Saturday, November 25, 2017

Last Night in London

I've been in London the last few days, mainly doing research at the British Museum on 19th-century toy theatres.

After my first day in the research room of the prints and drawings division of the museum, however, I did manage to get to see some live, non-toy theatre. A colleague of mine had recommended a production of Oscar Wilde's A Woman of No Importance, so I saw that on Wednesday night.

The play was enjoyable (especially the second half) and before the show I managed to have a meat pie at the Coal Hole, another recommendation of my colleague's. This is a pub that was formerly frequented by the actor Edmund Kean. Supposedly, the Coal Hole is where he started the notorious Wolf Club, a private dinning (and drinking) society for himself and his roistering working-class buddies.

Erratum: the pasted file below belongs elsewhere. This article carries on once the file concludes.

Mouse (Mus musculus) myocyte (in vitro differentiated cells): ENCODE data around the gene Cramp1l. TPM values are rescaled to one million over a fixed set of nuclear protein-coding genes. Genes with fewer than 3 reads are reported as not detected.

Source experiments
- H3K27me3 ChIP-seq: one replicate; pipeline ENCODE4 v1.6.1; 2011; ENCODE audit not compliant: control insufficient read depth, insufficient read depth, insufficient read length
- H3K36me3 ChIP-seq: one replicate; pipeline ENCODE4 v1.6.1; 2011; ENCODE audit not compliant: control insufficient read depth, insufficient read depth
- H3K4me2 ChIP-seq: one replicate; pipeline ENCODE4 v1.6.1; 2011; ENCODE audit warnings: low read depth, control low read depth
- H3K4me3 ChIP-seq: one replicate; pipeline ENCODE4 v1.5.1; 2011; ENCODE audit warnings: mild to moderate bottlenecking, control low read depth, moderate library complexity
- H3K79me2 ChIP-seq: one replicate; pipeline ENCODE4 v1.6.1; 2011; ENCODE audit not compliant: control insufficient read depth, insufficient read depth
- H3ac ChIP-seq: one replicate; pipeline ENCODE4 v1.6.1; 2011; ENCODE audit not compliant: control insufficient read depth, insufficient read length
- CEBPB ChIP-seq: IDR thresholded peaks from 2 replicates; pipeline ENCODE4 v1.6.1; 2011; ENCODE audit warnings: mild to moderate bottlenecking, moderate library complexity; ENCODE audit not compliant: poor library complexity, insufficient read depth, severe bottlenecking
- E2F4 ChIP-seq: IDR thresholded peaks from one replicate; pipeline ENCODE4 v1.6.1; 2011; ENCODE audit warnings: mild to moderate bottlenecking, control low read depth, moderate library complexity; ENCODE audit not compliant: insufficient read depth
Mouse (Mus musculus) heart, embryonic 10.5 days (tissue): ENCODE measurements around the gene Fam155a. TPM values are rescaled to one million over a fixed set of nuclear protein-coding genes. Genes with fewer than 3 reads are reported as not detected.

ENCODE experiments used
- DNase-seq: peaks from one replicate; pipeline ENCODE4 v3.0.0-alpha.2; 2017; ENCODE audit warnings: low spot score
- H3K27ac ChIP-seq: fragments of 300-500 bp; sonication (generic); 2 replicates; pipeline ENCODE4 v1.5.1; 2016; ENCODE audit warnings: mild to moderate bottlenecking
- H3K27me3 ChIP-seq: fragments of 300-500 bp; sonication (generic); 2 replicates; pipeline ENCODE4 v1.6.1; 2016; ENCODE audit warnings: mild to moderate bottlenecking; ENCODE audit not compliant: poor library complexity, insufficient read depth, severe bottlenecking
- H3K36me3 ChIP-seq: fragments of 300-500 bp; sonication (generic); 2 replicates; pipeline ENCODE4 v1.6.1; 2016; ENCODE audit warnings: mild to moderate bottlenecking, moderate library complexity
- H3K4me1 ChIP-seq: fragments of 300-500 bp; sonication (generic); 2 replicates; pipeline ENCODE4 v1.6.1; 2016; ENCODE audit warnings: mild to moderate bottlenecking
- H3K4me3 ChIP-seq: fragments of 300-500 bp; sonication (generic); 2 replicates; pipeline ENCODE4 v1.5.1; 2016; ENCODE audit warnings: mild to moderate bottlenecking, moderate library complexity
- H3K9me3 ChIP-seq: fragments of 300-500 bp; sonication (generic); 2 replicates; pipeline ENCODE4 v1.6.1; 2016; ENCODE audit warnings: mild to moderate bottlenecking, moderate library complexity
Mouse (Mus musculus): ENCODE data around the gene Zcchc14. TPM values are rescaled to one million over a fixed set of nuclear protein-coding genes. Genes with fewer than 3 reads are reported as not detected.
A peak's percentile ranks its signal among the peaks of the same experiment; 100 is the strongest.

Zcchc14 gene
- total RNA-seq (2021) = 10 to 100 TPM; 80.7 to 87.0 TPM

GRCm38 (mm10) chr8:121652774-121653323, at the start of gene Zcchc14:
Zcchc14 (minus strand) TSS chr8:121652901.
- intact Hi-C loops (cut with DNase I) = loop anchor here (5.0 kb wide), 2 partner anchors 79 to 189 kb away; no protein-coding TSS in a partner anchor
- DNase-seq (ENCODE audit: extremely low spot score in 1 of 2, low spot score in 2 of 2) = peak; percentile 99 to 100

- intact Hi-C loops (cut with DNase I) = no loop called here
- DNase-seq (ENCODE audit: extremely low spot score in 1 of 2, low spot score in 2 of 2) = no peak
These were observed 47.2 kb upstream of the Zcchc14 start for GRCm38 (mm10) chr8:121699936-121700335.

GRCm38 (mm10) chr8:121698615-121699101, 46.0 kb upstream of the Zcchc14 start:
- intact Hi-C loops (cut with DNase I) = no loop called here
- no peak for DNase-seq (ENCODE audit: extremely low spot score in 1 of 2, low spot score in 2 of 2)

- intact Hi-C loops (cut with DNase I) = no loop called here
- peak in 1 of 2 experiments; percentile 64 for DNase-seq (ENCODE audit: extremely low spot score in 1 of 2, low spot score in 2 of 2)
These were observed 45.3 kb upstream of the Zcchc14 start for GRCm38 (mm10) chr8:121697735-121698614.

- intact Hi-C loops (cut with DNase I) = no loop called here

Well, the Coal Hole was a bit more sedate that night, with few drunken vainglorious actors in sight, but the meat pie was quite good, and the next day I was back at the British Museum, going through nine volumes of enormous portfolio books with plates of toy theatres. Eventually, I made it through all of them, and was even able to explore the museum for a bit.

The evening of Thanksgiving, I saw Anders Lustgarten's play The Secret Theatre, all about Elizabeth I's spymaster, Sir Francis Walsingham. The play is wonderfully dark, and to add to the mystique, it was performed by candlelight in the Sam Wanamaker Playhouse, built right next to the reconstructed Shakespeare's Globe. I particularly liked Tara Fitzgerald's performance as Queen Elizabeth, and Aiden McArdle was magnificent as the poet (and Walsingham's son-in-law) Sir Philip Sidney. I'll share more news after I get back tomorrow!